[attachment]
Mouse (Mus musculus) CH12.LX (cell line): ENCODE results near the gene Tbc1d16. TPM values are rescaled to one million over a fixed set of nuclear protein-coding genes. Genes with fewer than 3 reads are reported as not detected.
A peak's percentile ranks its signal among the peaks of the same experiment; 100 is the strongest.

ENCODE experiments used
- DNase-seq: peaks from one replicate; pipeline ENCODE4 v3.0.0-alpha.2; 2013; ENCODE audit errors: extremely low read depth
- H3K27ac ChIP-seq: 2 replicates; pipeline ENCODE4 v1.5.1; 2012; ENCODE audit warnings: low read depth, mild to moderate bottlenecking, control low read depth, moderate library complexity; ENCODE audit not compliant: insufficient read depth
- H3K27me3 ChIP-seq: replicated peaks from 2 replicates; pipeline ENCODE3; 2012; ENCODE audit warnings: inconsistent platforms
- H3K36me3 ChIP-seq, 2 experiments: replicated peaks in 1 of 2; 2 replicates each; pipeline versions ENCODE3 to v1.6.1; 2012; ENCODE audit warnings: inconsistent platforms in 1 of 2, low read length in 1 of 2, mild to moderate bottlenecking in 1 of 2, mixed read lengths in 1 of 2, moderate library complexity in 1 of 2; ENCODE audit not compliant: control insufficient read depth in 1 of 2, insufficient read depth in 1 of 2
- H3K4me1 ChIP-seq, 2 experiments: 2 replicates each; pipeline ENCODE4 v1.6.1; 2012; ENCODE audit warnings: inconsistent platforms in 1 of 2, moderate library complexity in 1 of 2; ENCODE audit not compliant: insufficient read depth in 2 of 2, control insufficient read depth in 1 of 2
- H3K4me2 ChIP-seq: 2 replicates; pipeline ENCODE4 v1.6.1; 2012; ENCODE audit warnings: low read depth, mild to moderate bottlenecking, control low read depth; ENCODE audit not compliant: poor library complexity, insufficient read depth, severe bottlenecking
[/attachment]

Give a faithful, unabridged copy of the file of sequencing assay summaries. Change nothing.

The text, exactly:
Mouse (Mus musculus) CH12.LX (cell line): ENCODE results near the gene Tbc1d16. TPM values are rescaled to one million over a fixed set of nuclear protein-coding genes. Genes with fewer than 3 reads are reported as not detected.
A peak's percentile ranks its signal among the peaks of the same experiment; 100 is the strongest.

ENCODE experiments used
- DNase-seq: peaks from one replicate; pipeline ENCODE4 v3.0.0-alpha.2; 2013; ENCODE audit errors: extremely low read depth
- H3K27ac ChIP-seq: 2 replicates; pipeline ENCODE4 v1.5.1; 2012; ENCODE audit warnings: low read depth, mild to moderate bottlenecking, control low read depth, moderate library complexity; ENCODE audit not compliant: insufficient read depth
- H3K27me3 ChIP-seq: replicated peaks from 2 replicates; pipeline ENCODE3; 2012; ENCODE audit warnings: inconsistent platforms
- H3K36me3 ChIP-seq, 2 experiments: replicated peaks in 1 of 2; 2 replicates each; pipeline versions ENCODE3 to v1.6.1; 2012; ENCODE audit warnings: inconsistent platforms in 1 of 2, low read length in 1 of 2, mild to moderate bottlenecking in 1 of 2, mixed read lengths in 1 of 2, moderate library complexity in 1 of 2; ENCODE audit not compliant: control insufficient read depth in 1 of 2, insufficient read depth in 1 of 2
- H3K4me1 ChIP-seq, 2 experiments: 2 replicates each; pipeline ENCODE4 v1.6.1; 2012; ENCODE audit warnings: inconsistent platforms in 1 of 2, moderate library complexity in 1 of 2; ENCODE audit not compliant: insufficient read depth in 2 of 2, control insufficient read depth in 1 of 2
- H3K4me2 ChIP-seq: 2 replicates; pipeline ENCODE4 v1.6.1; 2012; ENCODE audit warnings: low read depth, mild to moderate bottlenecking, control low read depth; ENCODE audit not compliant: poor library complexity, insufficient read depth, severe bottlenecking